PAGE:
Transfer pricing

Transfer pricing

Transfer pricing is a term used to describe inter-company pricing arrangements relating to transactions between related business entities. These can include transfers of intellectual property, tangible goods, services, and loans or other financing transactions.

The use of transfer pricing tax strategies has recently attracted a high level of international attention, due in part to the rapid rise of multinational trade, the opening of several significant developing economies and transfer pricing’s increased impact on corporate income taxation. As multinational corporations evolve into true global enterprises compliance with the differing requirements of multiple overlapping tax jurisdictions has become a complicated and expensive task.

In response to these factors, tax authorities around the world have become more aggressive in the transfer pricing arena, introducing stricter penalties, new documentation requirements, increased information exchange, improved audit staff training and increased audit and inspection activity and specialisation.

This intense scrutiny implies significant risks for the unwary and the unprepared, particularly in a complex field such as transfer pricing where each transaction must be analysed under its own unique facts and circumstances.

How we can help you

With the ever-increasing scrutiny of transfer pricing activity by tax authorities worldwide we can assist you in the development of tax-efficient structures that help increase compliance with legal requirements, prepare for rapid audit response, resolve transfer pricing disputes and decrease transfer pricing exposure in future periods.

Singapore

Singapore's income tax rates are traditionally lower than the income tax rates of the majority of Singapore's primary trading partners, but the Inland Revenue Authority of Singapore (IRAS) is increasing its focus on transfer pricing issues. The Singapore Income Tax Act (SITA) contains provisions that may be used in a transfer pricing context to effectively allow IRAS to challenge and revise intercompany transactions.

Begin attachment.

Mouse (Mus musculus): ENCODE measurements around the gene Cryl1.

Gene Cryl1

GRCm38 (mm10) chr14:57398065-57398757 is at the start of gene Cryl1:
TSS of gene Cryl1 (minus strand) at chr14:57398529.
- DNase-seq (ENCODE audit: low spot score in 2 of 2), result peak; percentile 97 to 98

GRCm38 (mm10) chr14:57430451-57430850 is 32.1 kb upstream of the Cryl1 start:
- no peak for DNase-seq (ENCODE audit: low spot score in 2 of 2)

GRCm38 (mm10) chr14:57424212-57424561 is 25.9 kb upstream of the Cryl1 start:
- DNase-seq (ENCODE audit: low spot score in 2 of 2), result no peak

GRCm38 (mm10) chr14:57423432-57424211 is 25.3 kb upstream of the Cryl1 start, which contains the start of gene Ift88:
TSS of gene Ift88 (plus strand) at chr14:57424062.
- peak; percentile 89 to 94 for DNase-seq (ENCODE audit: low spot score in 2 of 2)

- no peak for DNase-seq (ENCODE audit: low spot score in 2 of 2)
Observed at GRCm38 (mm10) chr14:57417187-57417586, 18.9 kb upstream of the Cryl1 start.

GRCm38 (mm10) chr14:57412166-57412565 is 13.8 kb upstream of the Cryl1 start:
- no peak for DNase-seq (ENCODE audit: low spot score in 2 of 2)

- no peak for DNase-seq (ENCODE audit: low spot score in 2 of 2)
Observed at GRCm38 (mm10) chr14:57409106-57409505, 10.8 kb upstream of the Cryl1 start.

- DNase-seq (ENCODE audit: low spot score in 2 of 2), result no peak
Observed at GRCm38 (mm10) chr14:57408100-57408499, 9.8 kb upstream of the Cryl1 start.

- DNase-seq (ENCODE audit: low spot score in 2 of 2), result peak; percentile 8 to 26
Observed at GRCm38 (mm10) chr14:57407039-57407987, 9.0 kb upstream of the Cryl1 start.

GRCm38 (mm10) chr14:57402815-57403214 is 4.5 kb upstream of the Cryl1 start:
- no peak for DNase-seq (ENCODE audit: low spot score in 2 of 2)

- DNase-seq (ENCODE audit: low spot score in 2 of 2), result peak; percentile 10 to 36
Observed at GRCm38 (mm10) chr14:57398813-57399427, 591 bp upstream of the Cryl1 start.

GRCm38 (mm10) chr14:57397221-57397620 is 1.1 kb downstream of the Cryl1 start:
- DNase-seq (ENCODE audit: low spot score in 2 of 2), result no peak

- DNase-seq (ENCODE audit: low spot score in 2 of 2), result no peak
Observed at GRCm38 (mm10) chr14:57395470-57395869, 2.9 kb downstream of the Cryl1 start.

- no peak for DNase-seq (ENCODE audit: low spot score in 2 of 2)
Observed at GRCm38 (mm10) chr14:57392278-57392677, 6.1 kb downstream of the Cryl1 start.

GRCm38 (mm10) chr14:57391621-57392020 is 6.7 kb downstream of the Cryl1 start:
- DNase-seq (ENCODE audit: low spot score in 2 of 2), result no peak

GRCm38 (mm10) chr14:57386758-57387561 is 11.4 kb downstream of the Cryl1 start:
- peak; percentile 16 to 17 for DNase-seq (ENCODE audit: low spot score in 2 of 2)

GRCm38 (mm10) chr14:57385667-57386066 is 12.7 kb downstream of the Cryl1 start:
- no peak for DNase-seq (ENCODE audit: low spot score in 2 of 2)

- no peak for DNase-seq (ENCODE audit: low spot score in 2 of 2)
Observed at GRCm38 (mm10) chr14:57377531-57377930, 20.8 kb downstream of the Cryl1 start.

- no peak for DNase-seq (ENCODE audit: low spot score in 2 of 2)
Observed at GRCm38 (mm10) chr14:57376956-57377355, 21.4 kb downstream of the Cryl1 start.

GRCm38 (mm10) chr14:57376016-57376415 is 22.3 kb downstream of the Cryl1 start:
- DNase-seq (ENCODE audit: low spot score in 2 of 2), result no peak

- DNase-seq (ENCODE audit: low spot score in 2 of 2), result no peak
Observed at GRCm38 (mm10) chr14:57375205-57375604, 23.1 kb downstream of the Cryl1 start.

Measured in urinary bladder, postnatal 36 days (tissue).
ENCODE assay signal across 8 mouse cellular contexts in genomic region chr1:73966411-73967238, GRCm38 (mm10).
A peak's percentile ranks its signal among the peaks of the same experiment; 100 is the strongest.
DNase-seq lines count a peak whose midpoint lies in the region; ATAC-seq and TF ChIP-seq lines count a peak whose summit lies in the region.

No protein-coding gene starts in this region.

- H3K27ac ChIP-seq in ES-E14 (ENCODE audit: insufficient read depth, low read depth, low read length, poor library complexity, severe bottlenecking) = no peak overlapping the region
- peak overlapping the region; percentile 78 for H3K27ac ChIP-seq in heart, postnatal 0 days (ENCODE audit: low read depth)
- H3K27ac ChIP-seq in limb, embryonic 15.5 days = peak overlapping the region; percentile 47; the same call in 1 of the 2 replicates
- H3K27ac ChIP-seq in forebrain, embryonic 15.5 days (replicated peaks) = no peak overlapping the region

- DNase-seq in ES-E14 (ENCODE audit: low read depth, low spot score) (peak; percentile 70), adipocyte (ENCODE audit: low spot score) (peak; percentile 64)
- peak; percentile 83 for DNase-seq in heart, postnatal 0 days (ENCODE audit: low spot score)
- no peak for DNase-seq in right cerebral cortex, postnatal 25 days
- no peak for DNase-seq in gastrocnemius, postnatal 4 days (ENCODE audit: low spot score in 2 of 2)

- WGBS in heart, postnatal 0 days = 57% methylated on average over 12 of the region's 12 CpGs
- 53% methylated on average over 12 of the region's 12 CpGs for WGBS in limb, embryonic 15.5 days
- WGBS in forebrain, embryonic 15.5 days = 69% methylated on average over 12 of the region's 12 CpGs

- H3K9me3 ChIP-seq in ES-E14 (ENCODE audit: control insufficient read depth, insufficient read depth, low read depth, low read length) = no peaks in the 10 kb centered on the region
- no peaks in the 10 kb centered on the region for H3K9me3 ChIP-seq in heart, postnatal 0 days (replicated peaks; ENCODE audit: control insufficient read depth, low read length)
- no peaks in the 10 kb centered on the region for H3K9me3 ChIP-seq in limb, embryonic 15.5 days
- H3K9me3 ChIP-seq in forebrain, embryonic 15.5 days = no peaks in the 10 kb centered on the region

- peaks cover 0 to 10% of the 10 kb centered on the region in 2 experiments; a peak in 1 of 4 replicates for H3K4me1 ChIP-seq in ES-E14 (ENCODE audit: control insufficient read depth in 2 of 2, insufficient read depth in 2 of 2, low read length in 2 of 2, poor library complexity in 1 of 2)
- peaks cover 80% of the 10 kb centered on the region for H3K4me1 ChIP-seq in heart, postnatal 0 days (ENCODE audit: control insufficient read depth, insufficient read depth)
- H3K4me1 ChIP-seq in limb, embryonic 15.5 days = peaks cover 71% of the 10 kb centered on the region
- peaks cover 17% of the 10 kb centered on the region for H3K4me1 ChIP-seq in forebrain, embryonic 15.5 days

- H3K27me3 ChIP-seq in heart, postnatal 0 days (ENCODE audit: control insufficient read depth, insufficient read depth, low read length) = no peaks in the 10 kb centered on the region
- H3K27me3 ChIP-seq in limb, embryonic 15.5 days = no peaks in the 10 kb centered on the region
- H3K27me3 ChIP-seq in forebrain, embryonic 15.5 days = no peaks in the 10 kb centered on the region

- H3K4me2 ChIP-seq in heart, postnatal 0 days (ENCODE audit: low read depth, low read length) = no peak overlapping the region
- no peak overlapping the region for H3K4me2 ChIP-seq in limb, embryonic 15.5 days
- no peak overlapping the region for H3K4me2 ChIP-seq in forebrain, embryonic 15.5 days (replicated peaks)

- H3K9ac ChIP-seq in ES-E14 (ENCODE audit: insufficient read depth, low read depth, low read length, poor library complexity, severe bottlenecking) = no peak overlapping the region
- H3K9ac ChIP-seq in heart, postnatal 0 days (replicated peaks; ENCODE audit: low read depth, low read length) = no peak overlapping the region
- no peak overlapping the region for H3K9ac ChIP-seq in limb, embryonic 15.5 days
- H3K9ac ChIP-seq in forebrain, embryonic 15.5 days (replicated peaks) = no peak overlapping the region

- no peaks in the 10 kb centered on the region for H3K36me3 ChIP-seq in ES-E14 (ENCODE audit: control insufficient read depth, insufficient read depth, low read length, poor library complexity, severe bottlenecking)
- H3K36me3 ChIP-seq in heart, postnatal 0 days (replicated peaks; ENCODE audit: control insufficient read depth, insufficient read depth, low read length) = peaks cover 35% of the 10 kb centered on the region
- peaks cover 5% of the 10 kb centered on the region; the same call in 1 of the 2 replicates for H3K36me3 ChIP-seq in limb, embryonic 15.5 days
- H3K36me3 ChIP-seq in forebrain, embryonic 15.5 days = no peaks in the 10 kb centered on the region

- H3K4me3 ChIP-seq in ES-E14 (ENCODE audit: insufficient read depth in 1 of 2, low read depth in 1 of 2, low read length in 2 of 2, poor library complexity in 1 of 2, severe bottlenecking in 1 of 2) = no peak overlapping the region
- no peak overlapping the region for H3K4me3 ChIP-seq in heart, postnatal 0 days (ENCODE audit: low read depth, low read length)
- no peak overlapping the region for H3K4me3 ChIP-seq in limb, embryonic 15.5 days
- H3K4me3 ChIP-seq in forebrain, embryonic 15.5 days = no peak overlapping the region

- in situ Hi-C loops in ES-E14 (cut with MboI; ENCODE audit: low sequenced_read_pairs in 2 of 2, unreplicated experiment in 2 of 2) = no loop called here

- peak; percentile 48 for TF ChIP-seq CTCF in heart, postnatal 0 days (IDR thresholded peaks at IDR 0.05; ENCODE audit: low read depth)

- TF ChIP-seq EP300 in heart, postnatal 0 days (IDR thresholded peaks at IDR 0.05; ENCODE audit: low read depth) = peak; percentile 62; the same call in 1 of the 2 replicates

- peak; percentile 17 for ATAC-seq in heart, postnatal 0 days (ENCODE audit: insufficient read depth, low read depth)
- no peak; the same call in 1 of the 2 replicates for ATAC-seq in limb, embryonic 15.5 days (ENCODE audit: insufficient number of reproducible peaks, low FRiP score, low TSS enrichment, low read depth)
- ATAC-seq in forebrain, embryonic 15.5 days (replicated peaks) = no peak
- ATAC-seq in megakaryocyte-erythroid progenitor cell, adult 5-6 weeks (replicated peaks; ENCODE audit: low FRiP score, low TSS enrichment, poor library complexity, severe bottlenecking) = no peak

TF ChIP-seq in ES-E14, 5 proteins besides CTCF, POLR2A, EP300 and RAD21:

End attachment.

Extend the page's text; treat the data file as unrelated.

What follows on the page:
United States

The US regulatory environment is of great significance for a number of reasons, which are outlined in this document. In general, non-US tax authorities and practitioners alike have tended to be critical of the level of detail included in the US regulations and procedures. However, in considering the US regime, it is important to bear in mind that unlike many of its major trading partners, the US corporate tax system is a self-assessment system where the burden of proof is generally placed on the taxpayer leading to a more adversarial relationship between the government and the taxpayer.

Hong Kong

"The increasing cross-border activities of Hong Kong businesses with those in mainland China and the expansion of the Hong Kong treaty network have made transfer pricing an increasingly important tax issue in Hong Kong. In April 2009, the Inland Revenue Department (IRD) issued notes to provide taxpayers with greater guidance and clarity in the area of transfer pricing. In addition to this, a 2009 court decision contains significant transfer pricing implications. These developments have shaped the transfer pricing landscape in Hong Kong.

Australia

Australia's transfer pricing legislation was introduced with effect from 27 May 1981. Since this time, the Australian Taxation Office (ATO) has issued a series of major rulings and publications providing guidance in applying the legislation. The Australian Government commenced a review of Australia's transfer pricing legislation in 2011. The first stage of changes was enacted in September 2012, and further changes are expected to be introduced shortly.

United Kingdom

The most significant change in the United Kingdom in recent years has been the introduction of a new framework for handling all transfer pricing enquiries. The Transfer Pricing Group (TPG) was introduced in 2008, and all enquiries are now subject to its governance and procedures. Transfer pricing disputes in the UK are usually resolved by negotiation between Her Majesty's Revenue and Customs (HMRC) and the taxpayer. Until recently, there was little case law, but in 2009 the UK had its first substantive transfer pricing case.

India

Since the introduction of a separate code on transfer pricing in 1961, transfer pricing has become the most important international tax issue affecting multinational enterprises operating in India. The regulations are broadly based on the OECD Guidelines and describe the various transfer pricing methods, impose extensive annual transfer pricing documentation requirements, and contain harsh penal provisions for noncompliance.

* Advance pricing agreements